It would be less harmful to Cruz if he didn’t win the nomination, since the loss would sting but he could always run again and win, as John McCain and Mitt Romney both did. But those two candidates were centrist Republicans who wanted to appeal to the middle. A rejection by the base only confirmed their perceived status. If Cruz were to be rejected by the base, it could be interpreted as a rejection of his brand of politics, which is specifically designed to appeal to the base. Romney and McCain still had the self-styled centrists; Cruz would be isolated if rejected by the grassroots.

The key here is that a long career in the Senate–something his potential rivals, who are more focused on the party’s legislative agenda, would likely embrace–doesn’t seem to be what Cruz wants. “He didn’t run for the Senate to get cozy,” a former Cruz colleague tells Costa. If that’s the case, then he should choose his inevitable national election wisely.

Is a Cruz presidential candidacy good for the GOP? Chatter about Cruz being a serious presidential candidate helps the GOP by highlighting yet another possible future star and reinforcing the impression that the party has a fairly deep bench and a diverse collection of lawmakers. And since the media like to caricature conservatives as racist and anti-intellectual, a Cruz candidacy would introduce the voters to a side of the Republican Party the right desperately wants to showcase. Additionally, Cruz’s debating skills are well known, something that would matter greatly if the Democratic nominee in 2016 is Hillary Clinton (though it would matter far less if the Democrats nominated Joe Biden or Martin O’Malley).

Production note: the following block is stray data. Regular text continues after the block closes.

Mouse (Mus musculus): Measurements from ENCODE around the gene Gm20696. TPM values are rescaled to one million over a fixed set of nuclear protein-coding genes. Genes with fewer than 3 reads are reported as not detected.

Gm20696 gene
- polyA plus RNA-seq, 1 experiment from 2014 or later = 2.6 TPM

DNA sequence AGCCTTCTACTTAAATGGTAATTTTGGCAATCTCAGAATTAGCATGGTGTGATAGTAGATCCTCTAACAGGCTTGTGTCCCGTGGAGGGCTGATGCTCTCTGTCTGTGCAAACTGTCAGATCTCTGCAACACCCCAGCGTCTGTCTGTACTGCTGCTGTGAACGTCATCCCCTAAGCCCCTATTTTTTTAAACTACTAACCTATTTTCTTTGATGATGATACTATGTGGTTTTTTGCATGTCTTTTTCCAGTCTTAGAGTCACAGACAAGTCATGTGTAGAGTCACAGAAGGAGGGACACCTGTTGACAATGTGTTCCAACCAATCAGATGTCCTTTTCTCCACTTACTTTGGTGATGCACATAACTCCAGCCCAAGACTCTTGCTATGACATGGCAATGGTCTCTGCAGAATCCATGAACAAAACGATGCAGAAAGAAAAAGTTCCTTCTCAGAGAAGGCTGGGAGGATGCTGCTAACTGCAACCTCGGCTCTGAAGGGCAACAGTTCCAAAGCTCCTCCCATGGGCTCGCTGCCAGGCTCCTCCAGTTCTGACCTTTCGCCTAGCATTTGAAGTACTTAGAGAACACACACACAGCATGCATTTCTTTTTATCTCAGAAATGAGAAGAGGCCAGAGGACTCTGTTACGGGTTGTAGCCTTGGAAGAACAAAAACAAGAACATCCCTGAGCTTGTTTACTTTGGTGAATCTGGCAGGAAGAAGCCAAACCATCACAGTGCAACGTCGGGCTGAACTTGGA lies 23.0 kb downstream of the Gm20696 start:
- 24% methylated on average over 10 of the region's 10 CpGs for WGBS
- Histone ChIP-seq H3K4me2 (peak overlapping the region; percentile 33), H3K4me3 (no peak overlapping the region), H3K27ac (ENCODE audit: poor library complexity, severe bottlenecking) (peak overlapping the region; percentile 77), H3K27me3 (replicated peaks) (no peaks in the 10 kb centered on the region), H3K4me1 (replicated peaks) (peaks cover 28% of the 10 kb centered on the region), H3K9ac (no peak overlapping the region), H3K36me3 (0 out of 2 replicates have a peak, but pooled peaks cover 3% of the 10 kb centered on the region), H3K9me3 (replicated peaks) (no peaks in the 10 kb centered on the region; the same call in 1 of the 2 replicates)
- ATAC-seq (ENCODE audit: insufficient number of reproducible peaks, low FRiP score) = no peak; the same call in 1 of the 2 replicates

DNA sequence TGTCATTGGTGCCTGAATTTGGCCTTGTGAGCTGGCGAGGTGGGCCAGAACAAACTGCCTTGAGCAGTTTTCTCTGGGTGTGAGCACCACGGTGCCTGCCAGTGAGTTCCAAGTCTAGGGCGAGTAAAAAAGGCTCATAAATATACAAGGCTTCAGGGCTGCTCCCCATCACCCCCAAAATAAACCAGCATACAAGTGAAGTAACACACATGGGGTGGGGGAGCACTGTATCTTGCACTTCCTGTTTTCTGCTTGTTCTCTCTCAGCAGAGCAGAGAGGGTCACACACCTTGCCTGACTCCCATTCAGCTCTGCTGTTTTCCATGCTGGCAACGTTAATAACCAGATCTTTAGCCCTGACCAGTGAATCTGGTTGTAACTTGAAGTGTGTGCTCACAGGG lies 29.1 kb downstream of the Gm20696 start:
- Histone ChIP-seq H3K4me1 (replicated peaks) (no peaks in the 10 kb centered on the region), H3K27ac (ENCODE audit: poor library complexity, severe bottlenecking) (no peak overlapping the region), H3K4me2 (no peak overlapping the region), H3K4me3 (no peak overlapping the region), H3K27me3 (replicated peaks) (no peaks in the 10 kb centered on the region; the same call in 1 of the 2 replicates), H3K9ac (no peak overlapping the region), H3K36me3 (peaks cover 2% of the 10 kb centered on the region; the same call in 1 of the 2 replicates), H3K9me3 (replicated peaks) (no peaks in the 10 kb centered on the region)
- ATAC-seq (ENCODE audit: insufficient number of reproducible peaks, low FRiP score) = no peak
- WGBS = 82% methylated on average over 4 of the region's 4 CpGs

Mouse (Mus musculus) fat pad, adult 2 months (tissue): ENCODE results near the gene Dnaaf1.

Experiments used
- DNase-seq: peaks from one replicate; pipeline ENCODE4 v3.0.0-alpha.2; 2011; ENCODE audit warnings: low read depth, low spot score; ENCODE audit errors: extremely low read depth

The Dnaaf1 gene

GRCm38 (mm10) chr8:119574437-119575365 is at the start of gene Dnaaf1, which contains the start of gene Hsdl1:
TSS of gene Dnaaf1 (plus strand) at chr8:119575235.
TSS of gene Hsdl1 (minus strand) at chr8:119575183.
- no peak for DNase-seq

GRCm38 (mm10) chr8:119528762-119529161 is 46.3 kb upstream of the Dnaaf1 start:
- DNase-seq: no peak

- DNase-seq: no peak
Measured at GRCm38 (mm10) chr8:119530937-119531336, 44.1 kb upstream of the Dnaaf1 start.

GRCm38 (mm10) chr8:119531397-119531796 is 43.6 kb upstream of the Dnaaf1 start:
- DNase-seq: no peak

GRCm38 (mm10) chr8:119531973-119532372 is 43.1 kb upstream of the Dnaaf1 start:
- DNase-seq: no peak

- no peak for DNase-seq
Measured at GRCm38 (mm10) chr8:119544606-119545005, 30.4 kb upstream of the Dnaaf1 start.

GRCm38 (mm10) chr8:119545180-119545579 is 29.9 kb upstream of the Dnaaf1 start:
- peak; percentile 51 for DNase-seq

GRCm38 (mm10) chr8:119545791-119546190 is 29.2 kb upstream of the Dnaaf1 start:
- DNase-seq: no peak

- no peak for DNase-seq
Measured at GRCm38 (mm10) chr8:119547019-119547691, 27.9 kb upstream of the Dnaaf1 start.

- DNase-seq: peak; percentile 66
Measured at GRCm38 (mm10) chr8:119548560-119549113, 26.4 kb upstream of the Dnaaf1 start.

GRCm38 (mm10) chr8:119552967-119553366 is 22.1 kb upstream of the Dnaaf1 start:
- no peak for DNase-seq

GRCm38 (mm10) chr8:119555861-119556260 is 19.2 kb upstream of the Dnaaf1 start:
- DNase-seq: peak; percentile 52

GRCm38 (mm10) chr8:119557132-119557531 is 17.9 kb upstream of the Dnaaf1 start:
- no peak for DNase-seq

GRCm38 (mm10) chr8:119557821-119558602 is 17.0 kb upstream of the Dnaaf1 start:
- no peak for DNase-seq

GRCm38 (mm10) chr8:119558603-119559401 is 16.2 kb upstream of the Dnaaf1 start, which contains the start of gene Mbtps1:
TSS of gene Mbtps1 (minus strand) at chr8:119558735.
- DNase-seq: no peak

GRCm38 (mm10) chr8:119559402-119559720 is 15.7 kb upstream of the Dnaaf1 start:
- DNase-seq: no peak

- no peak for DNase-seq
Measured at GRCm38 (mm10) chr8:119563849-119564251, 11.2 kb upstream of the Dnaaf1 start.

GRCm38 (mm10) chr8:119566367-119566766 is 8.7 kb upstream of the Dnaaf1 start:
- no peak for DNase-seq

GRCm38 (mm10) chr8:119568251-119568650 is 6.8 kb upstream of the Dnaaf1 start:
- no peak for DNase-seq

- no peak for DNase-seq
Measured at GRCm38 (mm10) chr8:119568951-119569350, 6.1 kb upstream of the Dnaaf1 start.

However, there are two aspects to a Cruz candidacy the party might consider. First, it isn’t necessarily a good thing for the party for its leading agenda-setters in Congress to also be its leading presidential candidates. The skills needed to advance a successful legislative agenda in Congress often clash with the considerations that go into a presidential candidacy. This isn’t to single out Cruz specifically. But if the party’s principal House and Senate figures are all considering a run for the presidency, that will shape the legislation they put forward and the bills they choose to support or oppose. In one sense, that’s productive: the instant-accountability to GOP voters means they know they’ll answer for their vote. In another sense, it’s counterproductive: the state or district that elected each lawmaker is not the same he’ll face in a GOP primary, which may mean he’ll sacrifice his constituents’ interests on the altar of national ambitions.